Note: This essay is a reprint of my work on Quora. Find the original answer below:
There are and have been many discordant opinions about The Witcher books on Quora for a while now. On my old account, which I decided to delete, I fell into “the Witcher books are unsung classics” camp and got into protracted and petty arguments with those who fall firmly into the “the Witcher books are terrible camp”. There was a certain dearth of maturity in this debate on all sides, as to be expected on the internet.
Be that as it may, the fact that the books elicit such a discordant reaction is, to my mind, based on a certain complex truth, boiling down to: the Witcher books are brilliant in regards to humor, emotional honesty, character creation and development, action, and, to a modest extent, seriousness of philosophical discourse. They are lovely in substance. But stylistically they are rubbish. They make some very excessive nods to plot armor, are inconsistent in their lore, thin in their world-building, and written in barely passable prose.
I am not afraid at this point to grant such concessions to the Witcher hating crowd. One thing I will strenuously object to, however, is the often repeated sentiment by one of the other answers to this question that Geralt somehow sucks as a protagonist because, in the books, he is whiny, pompous, and conflicted. That is a matter of taste, not criticism. Geralt is supposed to be these things. Even more problematic is the frequent refrain of Martin Guerra Vidal (this is not antagonistic; I am criticizing his ideas, not him) that Geralt is “a mouthpiece for Sapkowski’s opinions”. He must have a different and secret translation then, because this claim is just patently false. Geralt certainly represents some elements of an authorial intellectual insert, but trying to discern precisely how much is impossible.
I do not mean that in an abstract way. It is impossible to discern how much Geralt is a mouthpiece for Sapkowski largely because Sapkowski relentlessly trolls Geralt through the plot and the dialogue and opinions of other characters. This begins in a major way in “The Lesser Evil” short story from book 1, The Last Wish, and really doesn’t let up till the end of the entire series. Geralt’s philosophizes constantly, and time and again, as with the Law of Surprise in season 1 of the show, proven horribly, ridiculously wrong. He believes himself a wise and mature intellectual when, in actuality, he more closely approximates an emotionally repressed 20 something traumatized by a lifetime of violence, alienation, and recognition that his vocation in life is rapidly approaching existential and societal obsolescence. I talk about this a bit in passing here: From Quora: Themes In The First Witcher Short Story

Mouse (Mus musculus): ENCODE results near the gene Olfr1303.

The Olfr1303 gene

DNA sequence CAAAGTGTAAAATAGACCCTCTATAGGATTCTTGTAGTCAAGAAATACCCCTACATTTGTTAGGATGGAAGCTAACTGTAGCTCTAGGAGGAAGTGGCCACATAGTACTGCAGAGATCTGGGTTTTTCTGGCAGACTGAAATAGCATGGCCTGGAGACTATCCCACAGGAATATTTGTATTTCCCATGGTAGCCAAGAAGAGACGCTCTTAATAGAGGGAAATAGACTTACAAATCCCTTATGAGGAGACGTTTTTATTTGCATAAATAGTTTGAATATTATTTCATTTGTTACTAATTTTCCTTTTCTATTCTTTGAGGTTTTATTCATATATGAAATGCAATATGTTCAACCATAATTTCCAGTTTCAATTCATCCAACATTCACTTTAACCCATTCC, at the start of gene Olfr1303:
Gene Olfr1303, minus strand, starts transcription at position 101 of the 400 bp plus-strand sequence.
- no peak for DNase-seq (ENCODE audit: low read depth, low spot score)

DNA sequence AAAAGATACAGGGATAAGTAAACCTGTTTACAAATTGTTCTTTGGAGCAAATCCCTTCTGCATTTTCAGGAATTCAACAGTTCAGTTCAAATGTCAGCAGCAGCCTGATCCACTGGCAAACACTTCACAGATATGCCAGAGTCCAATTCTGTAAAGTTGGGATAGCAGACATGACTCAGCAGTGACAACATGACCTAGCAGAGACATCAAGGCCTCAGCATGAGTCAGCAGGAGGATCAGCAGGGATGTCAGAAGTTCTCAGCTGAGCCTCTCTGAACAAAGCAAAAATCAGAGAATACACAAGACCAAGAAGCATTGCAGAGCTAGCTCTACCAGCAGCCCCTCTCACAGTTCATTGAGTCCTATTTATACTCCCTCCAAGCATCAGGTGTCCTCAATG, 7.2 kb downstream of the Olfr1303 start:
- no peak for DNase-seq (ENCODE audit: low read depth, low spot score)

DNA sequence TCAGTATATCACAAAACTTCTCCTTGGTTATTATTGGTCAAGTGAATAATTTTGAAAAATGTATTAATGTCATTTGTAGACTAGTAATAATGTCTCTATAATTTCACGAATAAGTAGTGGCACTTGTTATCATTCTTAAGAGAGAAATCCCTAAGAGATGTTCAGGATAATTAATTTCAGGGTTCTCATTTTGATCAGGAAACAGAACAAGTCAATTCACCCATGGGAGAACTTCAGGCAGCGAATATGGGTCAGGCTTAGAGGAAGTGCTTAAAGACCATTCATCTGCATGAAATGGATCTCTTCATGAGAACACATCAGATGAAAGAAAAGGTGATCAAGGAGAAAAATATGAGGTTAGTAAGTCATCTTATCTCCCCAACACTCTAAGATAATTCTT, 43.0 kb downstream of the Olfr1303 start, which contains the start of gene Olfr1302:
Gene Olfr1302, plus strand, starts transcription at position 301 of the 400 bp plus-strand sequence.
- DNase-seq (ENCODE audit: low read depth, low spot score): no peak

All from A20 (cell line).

That, not world-building, lore depth, consistency, or prose skill (laugh, what skill?), all of which Sapkowski earns a B- on at his very best, is what makes The Witcher great. Nor is it the swords and sex (which, by the way, is often way more emotionally intimate than the best romance scenes in any of the games, even though yes, there is plenty of gratuitousness as well in between). Its that the Witcher books both conform completely to the gist of what Helen Lewis at the Atlantic writes here Why ‘The Witcher’ Is Better Than ‘Game of Thrones’ and because, unlike the show, the books are both totally in on the joke of their own absurdity and completely able to play at a higher register when the occasion demands it. The Witcher show is a hilariously and self-consciously stupid take on high fantasy.
The Witcher books are a hilariously and self-consciously ridiculous take on high fantasy that will have you laughing one minute and confronting the tragedy of the human condition and the horrors of war and psychological trauma the next. Sapkowski is like a drunk, leftist version of Dostoevsky, if Dostoevsky was into stylized fencing and softcore porn. Both writers are extremely Slavic, I suppose, in that sense. Slavs don’t do White Guilt, because most of Slavic history has legitimately been so blood drenched and traumatic that, especially in Russia, Slavic writers seem to enjoy playing on simultaneously morbid, cynical, comical, violent, and breathtakingly earnest levels all at once. They don’t have time for soft Anglo American hand-wringing over the legacies of sunken empires.* This is of course a huge generalization, and I am really just extrapolating from the totally non statistical sample of Dostoevsky, Sapkowski, and Bulgakov in particular, but if you’ve read literally anything by Dima Vorobiev on Quora, that is what I mean. THAT is what is great about The Witcher novels.
*Note: This should not be taken as an anti–social justice sentiment or commentary on any political issue, merely the criticism of an attitude among Western liberals, White or otherwise, that at times applies our own socio-moral framework uncritically to cultures with widely incongruent histories and political conflicts to our own. While I am neither entitled to speak for Slavs nor uncritical of the more conservative elements of Slavic cultures, the fact of the matter is that White privilege is not a mainstream concern in said cultures in my experience, whose relationship with colonialism and imperial politics was vastly different from that of Western Europeans and the various colonizer states they founded in the Western Hemisphere. Any respectful questions or objections on this issue in comment form are welcome.